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PostPosted: Thu Jun 22, 2017 6:58 pm 
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Location: Southwestern Ontario
The 2017 International Symposium on Musical Acoustics wrapped up today in Montreal. Lots of good stuff about wind instruments on Monday, some of which may be of interest to the flute, whistle and pipe communities of C&F. For example ...

Henri Boutin, Sandie Le Conte, Jean-Loïc Le Carrou and Benoit Fabre, How Do Wood Polishing and Oiling Affect Acoustic Dissipation in the Bore of Wind Instruments?

The researchers asked recorder maker Philippe Bolton to make them tubes of maple, pear, boxwood and ABW, all cut with the grain, plus another of maple cut at an angle to the grain. They measured the rate of attenuation of sound in each tube at frequencies up to 2500 Hz, first in the raw tubes, then after the bore was polished, then after the bore was oiled and dried according to Bolton's recommendations.

The attenuation in the raw tubes depended significantly on wood species: inclined maple tube >> maple > boxwood > pear. Even before polishing, the ABW tube attenuation was only slightly more than would be expected from an ideal pipe.

After polishing, the attenuation in the maple, boxwood and pear was lower and much closer together, although they still ranked in the same order and not quite ideal. The inclined maple tube had improved, but was still worse than the other tubes had been before polishing.

After they were oiled and dried, all four with-the-grain tubes had essentially ideal attenuation. The inclined maple tube had improved greatly, but still attenuated more than an ideal pipe above about 500 Hz.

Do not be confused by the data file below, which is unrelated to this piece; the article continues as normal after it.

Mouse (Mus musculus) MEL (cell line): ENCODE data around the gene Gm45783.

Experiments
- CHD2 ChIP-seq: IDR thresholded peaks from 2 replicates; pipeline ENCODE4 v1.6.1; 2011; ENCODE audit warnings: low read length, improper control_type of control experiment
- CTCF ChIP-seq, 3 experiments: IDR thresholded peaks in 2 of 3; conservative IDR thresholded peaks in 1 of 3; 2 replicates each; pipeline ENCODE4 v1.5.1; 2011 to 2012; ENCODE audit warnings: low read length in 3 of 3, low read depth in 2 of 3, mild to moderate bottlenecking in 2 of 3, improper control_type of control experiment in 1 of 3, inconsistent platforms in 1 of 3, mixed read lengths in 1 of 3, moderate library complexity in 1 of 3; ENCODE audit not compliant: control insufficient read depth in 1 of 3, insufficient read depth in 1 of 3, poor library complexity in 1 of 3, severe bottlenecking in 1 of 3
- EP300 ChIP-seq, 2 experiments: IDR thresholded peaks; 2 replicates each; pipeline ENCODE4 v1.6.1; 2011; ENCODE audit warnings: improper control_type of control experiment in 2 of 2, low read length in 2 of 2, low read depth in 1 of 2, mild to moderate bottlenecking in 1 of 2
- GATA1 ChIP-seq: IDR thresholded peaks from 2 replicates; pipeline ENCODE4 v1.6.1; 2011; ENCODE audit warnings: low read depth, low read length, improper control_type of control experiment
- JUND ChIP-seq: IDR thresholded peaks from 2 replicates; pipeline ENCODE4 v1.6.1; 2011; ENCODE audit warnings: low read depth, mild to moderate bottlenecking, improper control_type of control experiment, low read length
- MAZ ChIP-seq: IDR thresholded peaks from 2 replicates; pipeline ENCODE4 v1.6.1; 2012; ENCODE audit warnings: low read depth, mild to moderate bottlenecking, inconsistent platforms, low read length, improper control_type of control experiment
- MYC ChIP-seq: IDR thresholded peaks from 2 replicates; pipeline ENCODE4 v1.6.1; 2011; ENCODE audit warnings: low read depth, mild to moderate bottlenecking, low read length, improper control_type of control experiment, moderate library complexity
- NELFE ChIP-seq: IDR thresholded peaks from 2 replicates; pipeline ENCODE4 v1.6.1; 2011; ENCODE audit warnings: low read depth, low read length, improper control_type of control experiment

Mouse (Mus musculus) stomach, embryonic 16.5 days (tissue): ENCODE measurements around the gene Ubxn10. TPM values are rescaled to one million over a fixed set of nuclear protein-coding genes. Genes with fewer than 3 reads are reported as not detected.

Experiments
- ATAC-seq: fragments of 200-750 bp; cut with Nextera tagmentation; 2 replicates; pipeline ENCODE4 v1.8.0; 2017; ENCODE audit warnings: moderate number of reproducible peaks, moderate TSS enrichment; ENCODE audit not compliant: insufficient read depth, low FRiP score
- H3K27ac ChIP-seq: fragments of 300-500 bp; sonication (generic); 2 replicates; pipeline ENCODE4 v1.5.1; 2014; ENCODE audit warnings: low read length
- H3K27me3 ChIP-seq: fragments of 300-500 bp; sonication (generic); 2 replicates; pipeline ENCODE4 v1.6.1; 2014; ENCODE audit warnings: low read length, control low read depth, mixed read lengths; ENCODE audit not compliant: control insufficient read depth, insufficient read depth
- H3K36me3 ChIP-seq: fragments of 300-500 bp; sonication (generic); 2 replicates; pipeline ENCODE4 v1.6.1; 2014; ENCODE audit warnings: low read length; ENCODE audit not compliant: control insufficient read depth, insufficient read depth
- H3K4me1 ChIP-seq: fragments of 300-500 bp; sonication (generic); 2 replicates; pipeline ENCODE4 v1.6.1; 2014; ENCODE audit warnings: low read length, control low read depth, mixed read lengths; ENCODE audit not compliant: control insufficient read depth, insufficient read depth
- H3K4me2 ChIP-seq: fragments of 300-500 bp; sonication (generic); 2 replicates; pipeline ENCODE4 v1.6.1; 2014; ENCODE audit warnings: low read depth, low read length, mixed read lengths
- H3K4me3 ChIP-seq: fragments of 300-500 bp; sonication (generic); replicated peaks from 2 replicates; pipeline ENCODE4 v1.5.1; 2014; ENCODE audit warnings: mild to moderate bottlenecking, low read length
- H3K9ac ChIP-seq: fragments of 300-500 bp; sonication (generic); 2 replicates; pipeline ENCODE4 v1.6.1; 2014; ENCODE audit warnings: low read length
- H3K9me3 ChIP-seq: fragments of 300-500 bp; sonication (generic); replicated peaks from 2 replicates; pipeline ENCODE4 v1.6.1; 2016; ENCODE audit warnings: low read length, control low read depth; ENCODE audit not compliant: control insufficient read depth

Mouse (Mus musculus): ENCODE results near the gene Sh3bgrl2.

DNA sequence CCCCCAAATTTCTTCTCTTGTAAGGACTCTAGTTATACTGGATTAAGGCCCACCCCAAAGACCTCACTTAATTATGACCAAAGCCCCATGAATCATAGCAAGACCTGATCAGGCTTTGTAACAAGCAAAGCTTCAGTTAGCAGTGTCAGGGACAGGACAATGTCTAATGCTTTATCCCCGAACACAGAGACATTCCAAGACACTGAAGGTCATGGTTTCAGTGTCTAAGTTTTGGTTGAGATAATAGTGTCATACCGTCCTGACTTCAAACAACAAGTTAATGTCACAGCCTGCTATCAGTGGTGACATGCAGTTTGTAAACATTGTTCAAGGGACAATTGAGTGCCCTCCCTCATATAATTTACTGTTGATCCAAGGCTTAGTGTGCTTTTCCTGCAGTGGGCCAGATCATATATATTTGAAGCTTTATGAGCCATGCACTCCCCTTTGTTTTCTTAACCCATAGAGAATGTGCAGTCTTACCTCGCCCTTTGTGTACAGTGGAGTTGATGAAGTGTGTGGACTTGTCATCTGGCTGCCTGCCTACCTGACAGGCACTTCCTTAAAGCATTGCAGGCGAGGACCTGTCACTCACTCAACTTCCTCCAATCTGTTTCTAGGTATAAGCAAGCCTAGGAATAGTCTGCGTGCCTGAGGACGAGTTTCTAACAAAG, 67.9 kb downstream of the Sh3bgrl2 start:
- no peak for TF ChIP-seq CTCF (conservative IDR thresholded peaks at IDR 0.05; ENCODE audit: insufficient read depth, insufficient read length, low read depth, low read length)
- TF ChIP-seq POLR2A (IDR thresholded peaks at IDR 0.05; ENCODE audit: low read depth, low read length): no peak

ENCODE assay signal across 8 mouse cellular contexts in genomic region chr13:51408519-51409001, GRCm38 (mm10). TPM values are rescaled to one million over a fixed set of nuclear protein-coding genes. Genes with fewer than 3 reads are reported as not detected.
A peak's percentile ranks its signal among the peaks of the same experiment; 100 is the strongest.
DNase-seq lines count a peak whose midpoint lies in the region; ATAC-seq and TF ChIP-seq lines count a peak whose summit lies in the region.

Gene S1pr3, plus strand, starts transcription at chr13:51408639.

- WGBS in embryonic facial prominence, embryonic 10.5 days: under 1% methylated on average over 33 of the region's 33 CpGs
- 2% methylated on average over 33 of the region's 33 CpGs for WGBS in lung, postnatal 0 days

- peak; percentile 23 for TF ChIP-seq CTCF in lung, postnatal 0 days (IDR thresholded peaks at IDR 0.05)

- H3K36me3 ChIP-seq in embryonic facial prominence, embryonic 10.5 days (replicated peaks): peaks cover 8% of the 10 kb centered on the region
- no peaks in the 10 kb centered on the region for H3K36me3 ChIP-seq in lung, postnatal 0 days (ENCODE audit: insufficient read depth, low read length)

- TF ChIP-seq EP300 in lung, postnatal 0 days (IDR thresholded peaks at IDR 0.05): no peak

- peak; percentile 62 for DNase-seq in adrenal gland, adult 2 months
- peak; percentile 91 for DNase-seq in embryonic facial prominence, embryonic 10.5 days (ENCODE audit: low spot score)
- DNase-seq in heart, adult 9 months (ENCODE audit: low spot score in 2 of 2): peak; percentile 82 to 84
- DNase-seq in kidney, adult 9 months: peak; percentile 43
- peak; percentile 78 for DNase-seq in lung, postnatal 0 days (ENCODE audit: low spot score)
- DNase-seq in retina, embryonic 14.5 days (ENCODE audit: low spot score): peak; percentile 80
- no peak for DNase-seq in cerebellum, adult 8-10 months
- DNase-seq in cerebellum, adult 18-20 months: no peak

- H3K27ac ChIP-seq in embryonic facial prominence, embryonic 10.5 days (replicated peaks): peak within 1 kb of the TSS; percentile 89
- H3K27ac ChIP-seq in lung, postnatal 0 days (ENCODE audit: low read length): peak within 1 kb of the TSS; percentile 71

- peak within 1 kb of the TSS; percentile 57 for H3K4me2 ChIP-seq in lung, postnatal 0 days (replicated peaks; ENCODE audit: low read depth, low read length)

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PostPosted: Thu Jun 22, 2017 7:36 pm 
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Alexis Guilloteau, Philippe Guillemain and Michael Jousserand, Beneficial Aspects of Toneholes Undercutting Applied to Clarinet Design.

When toneholes were undercut rather than being left cylindrical on a clarinet-like instrument, Guilloteau found that players could keep the instrument in tune better over the full range of dynamics, and that notes would start playing at lower pressures (oscillation threshold) and continue playing at higher pressures (extinction threshold).


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PostPosted: Thu Jun 22, 2017 7:58 pm 
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Cassandre Balosso-Bardin, Augustin Ernoult, Patricio de La Cuadra, Ilya Franciosi and Benoit Fabre, Music or Mechanics? Understanding the Role of a Bagpiper’s Arm.

In a study involving novice and expert players of Galacian bagpipes (gaita) and Mallorcan bagpipes (xeremies), the researchers found that experts were much better at keeping the chanter and drones in tune, thanks to better control of their bag arm. An opinion survey indicated this was an important, if not the most important, skill distinguishing experts from novices.


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PostPosted: Fri Jun 23, 2017 6:47 am 
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I was interested to read your summaries of the research papers, Tunborough, especially the one involving an inclined bore. I've made an extremely inclined bore chanter and posted some details on the Chiff Uilleann a while back. It has a serpentine bore, so there are lots of inclinations and it was made from some scrap mahogany. To seal it I used several coats of shellac and finished off with a few coats of thin picture varnish before final assembly. I imagine the shine will deteriorate over time and restoring it would probably be very difficult or not practical. I've often wondered if it would be worth the effort of making a similar chanter using a really close-grained hardwood that could be subsequently polished or oiled, if needed, without a build-up of residue from surplus oil at various points along the very bendy bore.


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